In some embodiments, clients 10, access nodes 20, and/or storage nodes 30 may be interconnected using one or more network fabric protocols and related physical and logical network interface. For example, storage nodes may include non-volatile memory express (NVMe) compliant storage devices, such as solid-state drives (SSD) connected via peripheral component interconnect express (PCIe) physical interfaces. Storage nodes 30 may include NVMe interface controllers to connect to a wider network infrastructure, such as a Fibre Channel or Ethernet network that supports NVMe traffic.

As shown in FIG. 1 several storage nodes 30 can be grouped together, for example because they are housed in a single rack 40. For example, storage nodes 30.1-30.4 and 30.37-30.40 each are respectively grouped into racks 40.1 and 40.n. Access nodes 20 may be located in the same or different racks as the storage nodes to which the access nodes connect. A rack may have multiple access nodes, for example rack 40.1, a single access node as rack 40.n, or no access nodes (not shown) and rely on an access node in another rack or storage nodes or clients with built-in access node and/or controller node capabilities. These racks are not required to be located at the same location. They are often geographically dispersed across different data centers, for example, rack 40.1 can be located at a data center in Europe and 40.n at a data center in the USA.

FIG. 2 is a block diagram of an example storage network 50 using a client architecture. In some embodiments, distributed storage system 1 may be embodied in such a storage network 50. As shown, storage network 50 can include multiple client devices 60 capable of being coupled to and in communication with a storage network 50 via a wired and/or wireless network 70 (e.g., public and/or private computer networks in any number and/or configuration (e.g., the Internet, an intranet, a cloud network, etc.)), among other examples that may include one client device 60.1 or two or more client devices 60 (e.g., is not limited to three client devices 60.1-60.3).

A client device 60 can be any computing hardware and/or software (e.g., a thick client, a thin client, or hybrid thereof) capable of accessing storage system 80 utilizing network 70. Each client device 60, as part of its respective operation, relies on sending input/output (I/O) requests to storage system 80 to write data, read data, and/or modify data. Specifically, each client device 60 can transmit I/O requests to read, write, store, communicate, propagate, and/or transport instructions, data, computer programs, software, code, routines, etc., to storage system 80. Client device(s) 60 and storage system 80 may comprise at least a portion of a client-server model. In general, storage system 80 can be accessed by client device(s) 60 and/or communication with storage system 80 can be initiated by client device(s) 60 through a network socket (not shown) utilizing one or more inter-process networking techniques. In some embodiments, client devices 60 may access one or more applications to use or manage a distributed storage system, such as distributed storage system 1 in FIG. 1.

FIG. 3 shows a schematic representation of an embodiment of one of the storage nodes 30. Storage node 30.1 may comprise a bus 310, a processor 320, a local memory 330, one or more optional input units 340, one or more optional output units 350, a communication interface 360, a storage element interface 370, and two or more storage elements 300.1-300.10. Bus 310 may include one or more conductors that permit communication among the components of storage node 30.1. Processor 320 may include any type of conventional processor or microprocessor that interprets and executes instructions. Local memory 330 may include a random access memory (RAM) or another type of dynamic storage device that stores information and instructions for execution by processor 320 and/or a read only memory (ROM) or another type of static storage device that stores static information and instructions for use by processor 320. Input unit 340 may include one or more conventional mechanisms that permit an operator to input information to the storage node 30.1, such as a keyboard, a mouse, a pen, voice recognition and/or biometric mechanisms, etc. Output unit 350 may include one or more conventional mechanisms that output information to the operator, such as a display, a printer, a speaker, etc. Communication interface 360 may include any transceiver-like mechanism that enables storage node 30.1 to communicate with other devices and/or systems, for example mechanisms for communicating with other storage nodes 30 or access nodes 20 such as for example two 1 gigabit (Gb) Ethernet interfaces.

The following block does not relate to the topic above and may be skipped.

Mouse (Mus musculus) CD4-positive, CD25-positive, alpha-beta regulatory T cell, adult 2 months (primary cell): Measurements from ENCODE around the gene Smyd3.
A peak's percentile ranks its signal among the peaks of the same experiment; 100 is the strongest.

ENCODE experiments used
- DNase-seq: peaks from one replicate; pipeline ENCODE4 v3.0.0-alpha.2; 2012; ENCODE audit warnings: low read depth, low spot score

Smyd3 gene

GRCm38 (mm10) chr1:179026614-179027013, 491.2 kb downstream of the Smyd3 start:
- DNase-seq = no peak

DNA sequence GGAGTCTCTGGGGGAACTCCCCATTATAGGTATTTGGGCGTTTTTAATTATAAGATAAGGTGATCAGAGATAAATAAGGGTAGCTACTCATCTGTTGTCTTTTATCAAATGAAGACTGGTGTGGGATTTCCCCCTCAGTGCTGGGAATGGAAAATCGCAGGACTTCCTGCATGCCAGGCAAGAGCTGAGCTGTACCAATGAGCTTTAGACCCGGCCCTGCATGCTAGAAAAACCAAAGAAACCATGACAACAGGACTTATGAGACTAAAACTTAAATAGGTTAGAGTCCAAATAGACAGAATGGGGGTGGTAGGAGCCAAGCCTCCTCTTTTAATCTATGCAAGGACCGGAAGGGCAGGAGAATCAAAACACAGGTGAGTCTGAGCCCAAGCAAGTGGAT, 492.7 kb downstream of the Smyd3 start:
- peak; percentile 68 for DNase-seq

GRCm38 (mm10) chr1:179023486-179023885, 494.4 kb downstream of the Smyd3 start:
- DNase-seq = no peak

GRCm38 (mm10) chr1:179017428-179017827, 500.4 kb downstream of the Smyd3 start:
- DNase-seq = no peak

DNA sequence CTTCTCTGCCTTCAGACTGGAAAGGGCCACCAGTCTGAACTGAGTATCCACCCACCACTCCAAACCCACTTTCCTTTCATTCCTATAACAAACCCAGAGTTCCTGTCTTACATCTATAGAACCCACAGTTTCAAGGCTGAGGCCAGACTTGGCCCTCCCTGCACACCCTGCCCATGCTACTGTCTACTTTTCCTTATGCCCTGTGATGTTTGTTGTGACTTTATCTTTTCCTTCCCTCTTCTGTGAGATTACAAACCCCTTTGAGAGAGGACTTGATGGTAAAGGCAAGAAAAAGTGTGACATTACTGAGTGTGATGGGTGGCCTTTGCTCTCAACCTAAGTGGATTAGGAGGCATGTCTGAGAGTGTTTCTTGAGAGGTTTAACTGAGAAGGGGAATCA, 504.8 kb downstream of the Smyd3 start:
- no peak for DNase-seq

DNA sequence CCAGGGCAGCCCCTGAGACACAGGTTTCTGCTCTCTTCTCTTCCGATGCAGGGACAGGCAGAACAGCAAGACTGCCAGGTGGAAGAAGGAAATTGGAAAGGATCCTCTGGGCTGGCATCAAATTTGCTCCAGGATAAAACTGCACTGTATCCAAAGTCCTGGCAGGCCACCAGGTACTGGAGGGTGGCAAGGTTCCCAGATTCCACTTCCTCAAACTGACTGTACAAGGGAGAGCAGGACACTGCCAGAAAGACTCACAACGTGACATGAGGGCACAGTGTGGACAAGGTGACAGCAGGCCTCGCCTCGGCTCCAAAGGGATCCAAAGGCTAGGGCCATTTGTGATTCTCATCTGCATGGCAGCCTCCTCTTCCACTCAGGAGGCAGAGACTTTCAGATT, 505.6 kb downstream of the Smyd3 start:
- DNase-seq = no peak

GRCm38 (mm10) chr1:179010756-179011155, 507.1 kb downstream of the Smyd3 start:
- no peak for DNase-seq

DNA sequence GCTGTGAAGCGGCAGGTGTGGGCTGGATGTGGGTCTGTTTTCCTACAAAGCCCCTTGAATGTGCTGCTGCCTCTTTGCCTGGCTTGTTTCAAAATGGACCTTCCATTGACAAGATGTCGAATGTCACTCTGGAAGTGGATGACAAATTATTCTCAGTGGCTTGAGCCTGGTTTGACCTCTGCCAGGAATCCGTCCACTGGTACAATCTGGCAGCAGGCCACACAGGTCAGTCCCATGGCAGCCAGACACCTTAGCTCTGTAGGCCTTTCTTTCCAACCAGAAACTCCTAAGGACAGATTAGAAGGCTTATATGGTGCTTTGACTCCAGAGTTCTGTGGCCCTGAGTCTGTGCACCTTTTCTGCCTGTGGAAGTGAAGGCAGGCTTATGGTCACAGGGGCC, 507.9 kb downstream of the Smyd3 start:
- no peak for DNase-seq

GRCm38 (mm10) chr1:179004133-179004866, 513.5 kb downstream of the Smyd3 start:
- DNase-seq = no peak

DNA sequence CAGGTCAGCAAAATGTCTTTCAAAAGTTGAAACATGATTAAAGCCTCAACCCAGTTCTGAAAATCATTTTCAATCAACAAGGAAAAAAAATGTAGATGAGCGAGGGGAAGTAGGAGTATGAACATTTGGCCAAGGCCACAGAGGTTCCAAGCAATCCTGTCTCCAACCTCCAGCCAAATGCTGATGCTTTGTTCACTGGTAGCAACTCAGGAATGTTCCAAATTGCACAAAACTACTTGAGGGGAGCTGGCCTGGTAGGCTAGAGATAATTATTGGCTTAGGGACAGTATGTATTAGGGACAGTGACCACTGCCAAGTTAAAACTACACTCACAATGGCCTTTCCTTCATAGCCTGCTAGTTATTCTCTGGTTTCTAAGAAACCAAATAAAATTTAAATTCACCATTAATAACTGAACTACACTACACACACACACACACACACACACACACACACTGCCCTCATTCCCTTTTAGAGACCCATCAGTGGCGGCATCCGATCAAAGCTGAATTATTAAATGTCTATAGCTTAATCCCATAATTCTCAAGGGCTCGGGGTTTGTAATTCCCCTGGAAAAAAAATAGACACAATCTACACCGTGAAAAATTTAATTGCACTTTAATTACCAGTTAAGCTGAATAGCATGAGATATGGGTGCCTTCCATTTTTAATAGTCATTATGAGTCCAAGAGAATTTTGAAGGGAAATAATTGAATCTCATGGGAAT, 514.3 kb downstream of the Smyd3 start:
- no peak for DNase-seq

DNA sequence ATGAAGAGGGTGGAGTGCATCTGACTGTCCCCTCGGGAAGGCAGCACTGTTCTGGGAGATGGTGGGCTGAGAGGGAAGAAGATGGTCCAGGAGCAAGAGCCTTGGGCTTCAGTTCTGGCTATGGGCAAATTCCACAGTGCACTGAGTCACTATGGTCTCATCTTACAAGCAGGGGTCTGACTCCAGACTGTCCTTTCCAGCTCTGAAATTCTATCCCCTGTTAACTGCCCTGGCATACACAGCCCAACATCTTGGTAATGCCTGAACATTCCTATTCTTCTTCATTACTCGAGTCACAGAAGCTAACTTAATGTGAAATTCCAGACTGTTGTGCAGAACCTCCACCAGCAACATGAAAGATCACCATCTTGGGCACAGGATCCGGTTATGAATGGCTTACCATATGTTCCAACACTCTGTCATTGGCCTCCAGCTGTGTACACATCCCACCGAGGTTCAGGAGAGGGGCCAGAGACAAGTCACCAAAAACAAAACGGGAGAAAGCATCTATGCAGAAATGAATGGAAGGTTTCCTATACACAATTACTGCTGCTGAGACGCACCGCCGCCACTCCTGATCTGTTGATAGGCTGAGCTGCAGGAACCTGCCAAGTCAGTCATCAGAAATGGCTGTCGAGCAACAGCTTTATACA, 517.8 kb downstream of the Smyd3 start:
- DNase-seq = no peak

Storage element interface 370 may comprise a storage interface, for example a SATA interface, a small computer system interface (SCSI), or a PCIe/NVMe interface for connecting bus 310 to one or more storage elements 300, such as one or more local disks, for example, 6 terabyte (TB) SATA disk drives, or 2 TB NVMe SSDs, and control the reading and writing of data to/from these storage elements 300. In one exemplary embodiment as shown in FIG. 3, such a storage node 30.1 could comprise ten 6 TB SATA disk drives as storage elements 300.1-300.10 and in this way storage node 30.1 would provide a storage capacity of 60 TB to the distributed storage system 1. According to the exemplary embodiment of FIG. 1 and in the event that storage nodes 30.2-30.40 are identical to storage node 30.1 and each comprise a storage capacity of 60 TB, the distributed storage system 1 would then have a total storage capacity of 2400 TB. Similarly, storage node 30.1 could comprise ten 2 TB SSDs as storage elements 300.1-300.10 and provide 20 TB to distributed storage system 1, resulting in a total storage capacity of 800 TB. In some configuration, distributed storage system 1 may include a mix of storage nodes with different configurations of SSDs and HDDs of varying capacities.